Many of these factors that contribute to Latency are outside of your ability to change. It is true that Fiber connections typically have fewer hops between you and the Internet. It also true that these hops can different than the path of hops from a DSL or cable modem. The different path could have lower Latency per hop. HOWEVER, fiber connectivity is not always guaranteed to lower latency and has an additional added cost of service.

  • Satellite: 750 - 2000 ms
  • 3G Wireless: 100 - 350 ms
  • 4G Wireless: 50-150 ms
  • DSL: 50-125 ms
  • Cable: 25-75 ms
  • Fiber: 5-30 ms


As said earlier, a wireless connection between your computer and your mode/router will also add a extra delay contributing to the total latency. This amount will vary depending on various factors, like the number of devices connected, amount of nearby WiFi networks in range, distance between you and your router, interference from other appliances like microwaves, etc… If low latency is important for you, you should avoid wireless entirely and use a wired connection between your computer and router. But if you can’t there are a few things you can do to improve things.

  • Don’t use WiFi repeaters / boosters (unless they have a CAT5 cable coming in);
  • Prefer 5.8GHz band WiFi routers (802.11ac);
  • Don’t place WiFi router near metal surfaces (refrigerator, computer case…)
  • Don’t connect to a WiFi router on a different floor
  • Be near a WiFi router
  • If you use a WiFi USB dongle on a Desktop PC, don’t use it on a rear USB port, plug it on the front of your case.
  • Place your WiFi router around 5 feet (1.6m) above the ground.

How different factors affect internet usage




Having a consistent and low latency (ping) is the most important factor when it comes to gaming and not having issues with lag. Generally speaking, prefer fiber or cable over other types of connections, and prefer wired connection between your computer and your modem or router, to avoid fluctuations in ping caused by the wireless connection. Higher speed should not make much difference here, just make sure you have enough head room to account for other programs and people sharing the same internet. However a higher speed plan should make downloading the updates and games itself faster.

Live streaming


Upload speed is the most important factor here, you should have enough bandwidth (upload speed) to be able to send large amounts of data required to stream audio and HD video to (Youtube, Twitch, Ustream…). Latency (ping) will help you have a smaller delay between you and your viewers, but this is not very significant because those services usually will have a buffer of a couple seconds anyway. But it is really important your connection is steady and it is not losing packages, as you video is live, every video frame that fails to be sent will either get lost and cause the video to be choppy or it will be retransmitted making the video to be delayed.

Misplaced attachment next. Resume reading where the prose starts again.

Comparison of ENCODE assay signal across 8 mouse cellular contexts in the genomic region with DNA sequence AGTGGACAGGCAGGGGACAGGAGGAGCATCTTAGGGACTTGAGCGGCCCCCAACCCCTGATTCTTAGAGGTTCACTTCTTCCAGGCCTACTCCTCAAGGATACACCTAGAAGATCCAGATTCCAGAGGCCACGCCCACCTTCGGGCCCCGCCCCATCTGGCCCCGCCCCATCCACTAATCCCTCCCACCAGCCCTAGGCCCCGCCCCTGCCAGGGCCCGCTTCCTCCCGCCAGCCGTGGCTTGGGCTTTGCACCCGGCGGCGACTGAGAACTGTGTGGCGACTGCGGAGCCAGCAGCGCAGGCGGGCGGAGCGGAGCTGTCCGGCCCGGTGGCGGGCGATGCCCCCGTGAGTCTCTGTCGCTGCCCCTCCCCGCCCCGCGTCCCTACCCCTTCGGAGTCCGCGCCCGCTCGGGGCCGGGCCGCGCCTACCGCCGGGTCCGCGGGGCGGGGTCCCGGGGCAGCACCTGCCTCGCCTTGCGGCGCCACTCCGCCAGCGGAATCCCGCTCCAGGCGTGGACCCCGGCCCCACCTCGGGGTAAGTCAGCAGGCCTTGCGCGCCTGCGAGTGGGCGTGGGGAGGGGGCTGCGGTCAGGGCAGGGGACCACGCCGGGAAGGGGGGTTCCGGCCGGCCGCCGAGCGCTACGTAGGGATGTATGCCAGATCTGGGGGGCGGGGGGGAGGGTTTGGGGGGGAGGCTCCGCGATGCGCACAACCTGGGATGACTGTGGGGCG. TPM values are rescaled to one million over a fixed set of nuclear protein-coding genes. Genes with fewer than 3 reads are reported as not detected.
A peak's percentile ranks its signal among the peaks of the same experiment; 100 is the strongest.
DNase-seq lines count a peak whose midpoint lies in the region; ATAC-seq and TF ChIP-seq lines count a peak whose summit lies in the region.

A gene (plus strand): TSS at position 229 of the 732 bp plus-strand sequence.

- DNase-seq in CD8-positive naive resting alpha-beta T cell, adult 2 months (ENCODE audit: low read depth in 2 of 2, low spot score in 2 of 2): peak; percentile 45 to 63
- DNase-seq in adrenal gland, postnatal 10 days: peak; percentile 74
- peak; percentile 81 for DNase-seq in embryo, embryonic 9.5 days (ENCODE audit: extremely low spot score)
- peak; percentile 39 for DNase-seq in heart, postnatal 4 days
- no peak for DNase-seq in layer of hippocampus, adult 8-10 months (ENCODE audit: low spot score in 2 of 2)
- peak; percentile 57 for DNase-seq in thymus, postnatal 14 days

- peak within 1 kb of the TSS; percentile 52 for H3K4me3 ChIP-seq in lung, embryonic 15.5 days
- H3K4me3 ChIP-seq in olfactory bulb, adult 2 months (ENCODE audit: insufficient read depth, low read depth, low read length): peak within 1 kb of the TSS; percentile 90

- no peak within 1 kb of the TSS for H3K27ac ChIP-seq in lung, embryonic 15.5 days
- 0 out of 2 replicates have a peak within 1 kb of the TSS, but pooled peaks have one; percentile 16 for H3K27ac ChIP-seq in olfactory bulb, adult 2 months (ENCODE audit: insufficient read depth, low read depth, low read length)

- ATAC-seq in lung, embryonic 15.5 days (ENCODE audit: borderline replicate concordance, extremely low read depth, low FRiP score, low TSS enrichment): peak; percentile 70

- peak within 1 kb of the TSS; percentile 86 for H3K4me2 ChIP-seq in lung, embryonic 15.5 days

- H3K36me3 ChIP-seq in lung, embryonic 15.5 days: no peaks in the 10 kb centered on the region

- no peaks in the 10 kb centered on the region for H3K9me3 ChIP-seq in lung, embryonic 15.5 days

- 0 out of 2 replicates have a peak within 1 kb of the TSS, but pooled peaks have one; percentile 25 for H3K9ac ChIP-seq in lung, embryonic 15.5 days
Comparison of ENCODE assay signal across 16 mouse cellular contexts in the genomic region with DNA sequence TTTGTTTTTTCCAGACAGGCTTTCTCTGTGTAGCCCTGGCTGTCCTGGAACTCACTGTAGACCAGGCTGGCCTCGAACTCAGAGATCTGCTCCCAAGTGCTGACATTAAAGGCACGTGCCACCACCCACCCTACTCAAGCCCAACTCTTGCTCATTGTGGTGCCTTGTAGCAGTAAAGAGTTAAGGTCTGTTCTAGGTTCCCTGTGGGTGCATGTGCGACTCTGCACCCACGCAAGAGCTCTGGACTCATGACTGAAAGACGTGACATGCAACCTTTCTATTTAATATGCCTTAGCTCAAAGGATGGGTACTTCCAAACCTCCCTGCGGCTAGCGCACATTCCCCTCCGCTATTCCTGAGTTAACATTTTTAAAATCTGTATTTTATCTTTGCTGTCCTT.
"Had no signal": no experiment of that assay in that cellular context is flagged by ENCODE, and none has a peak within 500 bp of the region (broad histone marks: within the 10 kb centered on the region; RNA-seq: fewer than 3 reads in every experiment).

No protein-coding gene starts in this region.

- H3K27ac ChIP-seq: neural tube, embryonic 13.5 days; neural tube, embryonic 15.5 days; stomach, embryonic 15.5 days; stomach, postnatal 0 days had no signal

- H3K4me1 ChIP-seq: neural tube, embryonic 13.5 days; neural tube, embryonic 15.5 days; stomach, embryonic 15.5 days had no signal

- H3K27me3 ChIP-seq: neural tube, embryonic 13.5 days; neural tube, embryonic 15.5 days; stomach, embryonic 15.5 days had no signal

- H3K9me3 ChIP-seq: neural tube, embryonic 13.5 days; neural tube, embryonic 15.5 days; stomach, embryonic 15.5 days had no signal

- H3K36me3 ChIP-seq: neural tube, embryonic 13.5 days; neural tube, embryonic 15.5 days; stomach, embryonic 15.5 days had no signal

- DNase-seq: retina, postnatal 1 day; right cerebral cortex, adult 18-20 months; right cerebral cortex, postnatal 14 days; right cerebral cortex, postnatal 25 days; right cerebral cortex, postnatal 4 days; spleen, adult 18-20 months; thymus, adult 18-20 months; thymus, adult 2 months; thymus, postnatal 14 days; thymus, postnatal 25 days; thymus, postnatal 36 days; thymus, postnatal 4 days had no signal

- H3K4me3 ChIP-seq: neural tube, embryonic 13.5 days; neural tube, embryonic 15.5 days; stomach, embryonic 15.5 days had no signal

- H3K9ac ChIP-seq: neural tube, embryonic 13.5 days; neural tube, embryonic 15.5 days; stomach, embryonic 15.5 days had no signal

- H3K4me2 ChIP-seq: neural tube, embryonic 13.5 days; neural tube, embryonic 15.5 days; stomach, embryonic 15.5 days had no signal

Check out twitch guidelines for streamers

Watching videos


If you watch lots of videos online on Netflix, YouTube or even on social medias, Download speed will affect which quality will be able to watch without waiting for the video to load of buffer. Make sure to have a unlimited data plan or have plenty of data available, as videos takes large amounts of data specially HD or 4K content, or you will found yourself with no or a crippled internet or with a large bill on the end of the month.

Netflix have a chart that should give you an idea of the amound of data it will consume:

Listening to music


Listening to online radios or using streaming services like Spotify, Pandora, Apple Music… it is not a really demanding on your internet, but if you stream for many hours a day you should be aware of Data limits, specially on mobile. If you have a 1GB limit it will be roughtly about 7 hours of content of high quality music.

Ok thats it, I hope this will help you better understand how each factor is important to you and help you choose which service you're contracting. If you have any questions feel free to ask.

February 5th, 2018 3:18pm